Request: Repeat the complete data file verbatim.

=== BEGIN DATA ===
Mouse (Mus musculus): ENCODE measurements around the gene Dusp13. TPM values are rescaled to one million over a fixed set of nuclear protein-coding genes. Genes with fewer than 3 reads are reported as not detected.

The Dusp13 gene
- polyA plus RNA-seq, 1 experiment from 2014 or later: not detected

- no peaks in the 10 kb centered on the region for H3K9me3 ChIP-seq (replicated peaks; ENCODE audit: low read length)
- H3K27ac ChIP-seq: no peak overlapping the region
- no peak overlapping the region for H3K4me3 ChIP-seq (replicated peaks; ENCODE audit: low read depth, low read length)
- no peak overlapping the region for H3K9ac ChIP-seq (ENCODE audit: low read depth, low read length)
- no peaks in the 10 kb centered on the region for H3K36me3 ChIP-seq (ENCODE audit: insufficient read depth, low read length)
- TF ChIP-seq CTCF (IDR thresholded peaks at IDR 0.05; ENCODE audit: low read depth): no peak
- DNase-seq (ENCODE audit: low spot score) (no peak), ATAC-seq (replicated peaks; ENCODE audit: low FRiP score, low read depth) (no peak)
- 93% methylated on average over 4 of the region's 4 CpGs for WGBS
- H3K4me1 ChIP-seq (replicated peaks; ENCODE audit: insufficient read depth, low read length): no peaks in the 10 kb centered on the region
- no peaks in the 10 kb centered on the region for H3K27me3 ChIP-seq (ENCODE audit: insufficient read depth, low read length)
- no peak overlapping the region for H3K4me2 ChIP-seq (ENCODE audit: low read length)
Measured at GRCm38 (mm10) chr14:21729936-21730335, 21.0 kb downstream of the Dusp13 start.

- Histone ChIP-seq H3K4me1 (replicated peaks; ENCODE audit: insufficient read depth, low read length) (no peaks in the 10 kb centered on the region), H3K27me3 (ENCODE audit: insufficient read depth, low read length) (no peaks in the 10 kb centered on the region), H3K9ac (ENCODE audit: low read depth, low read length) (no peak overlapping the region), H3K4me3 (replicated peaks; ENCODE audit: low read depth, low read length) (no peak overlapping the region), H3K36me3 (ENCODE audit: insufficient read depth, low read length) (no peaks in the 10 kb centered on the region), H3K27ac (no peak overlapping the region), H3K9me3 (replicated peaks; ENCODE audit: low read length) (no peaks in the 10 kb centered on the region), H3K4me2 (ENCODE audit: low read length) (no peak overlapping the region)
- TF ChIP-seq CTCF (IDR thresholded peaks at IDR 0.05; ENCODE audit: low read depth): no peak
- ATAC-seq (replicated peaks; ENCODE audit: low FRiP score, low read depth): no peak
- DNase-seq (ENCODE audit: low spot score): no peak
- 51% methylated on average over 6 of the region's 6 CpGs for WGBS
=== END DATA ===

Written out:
Mouse (Mus musculus): ENCODE measurements around the gene Dusp13. TPM values are rescaled to one million over a fixed set of nuclear protein-coding genes. Genes with fewer than 3 reads are reported as not detected.

The Dusp13 gene
- polyA plus RNA-seq, 1 experiment from 2014 or later: not detected

- no peaks in the 10 kb centered on the region for H3K9me3 ChIP-seq (replicated peaks; ENCODE audit: low read length)
- H3K27ac ChIP-seq: no peak overlapping the region
- no peak overlapping the region for H3K4me3 ChIP-seq (replicated peaks; ENCODE audit: low read depth, low read length)
- no peak overlapping the region for H3K9ac ChIP-seq (ENCODE audit: low read depth, low read length)
- no peaks in the 10 kb centered on the region for H3K36me3 ChIP-seq (ENCODE audit: insufficient read depth, low read length)
- TF ChIP-seq CTCF (IDR thresholded peaks at IDR 0.05; ENCODE audit: low read depth): no peak
- DNase-seq (ENCODE audit: low spot score) (no peak), ATAC-seq (replicated peaks; ENCODE audit: low FRiP score, low read depth) (no peak)
- 93% methylated on average over 4 of the region's 4 CpGs for WGBS
- H3K4me1 ChIP-seq (replicated peaks; ENCODE audit: insufficient read depth, low read length): no peaks in the 10 kb centered on the region
- no peaks in the 10 kb centered on the region for H3K27me3 ChIP-seq (ENCODE audit: insufficient read depth, low read length)
- no peak overlapping the region for H3K4me2 ChIP-seq (ENCODE audit: low read length)
Measured at GRCm38 (mm10) chr14:21729936-21730335, 21.0 kb downstream of the Dusp13 start.

- Histone ChIP-seq H3K4me1 (replicated peaks; ENCODE audit: insufficient read depth, low read length) (no peaks in the 10 kb centered on the region), H3K27me3 (ENCODE audit: insufficient read depth, low read length) (no peaks in the 10 kb centered on the region), H3K9ac (ENCODE audit: low read depth, low read length) (no peak overlapping the region), H3K4me3 (replicated peaks; ENCODE audit: low read depth, low read length) (no peak overlapping the region), H3K36me3 (ENCODE audit: insufficient read depth, low read length) (no peaks in the 10 kb centered on the region), H3K27ac (no peak overlapping the region), H3K9me3 (replicated peaks; ENCODE audit: low read length) (no peaks in the 10 kb centered on the region), H3K4me2 (ENCODE audit: low read length) (no peak overlapping the region)
- TF ChIP-seq CTCF (IDR thresholded peaks at IDR 0.05; ENCODE audit: low read depth): no peak
- ATAC-seq (replicated peaks; ENCODE audit: low FRiP score, low read depth): no peak
- DNase-seq (ENCODE audit: low spot score): no peak
- 51% methylated on average over 6 of the region's 6 CpGs for WGBS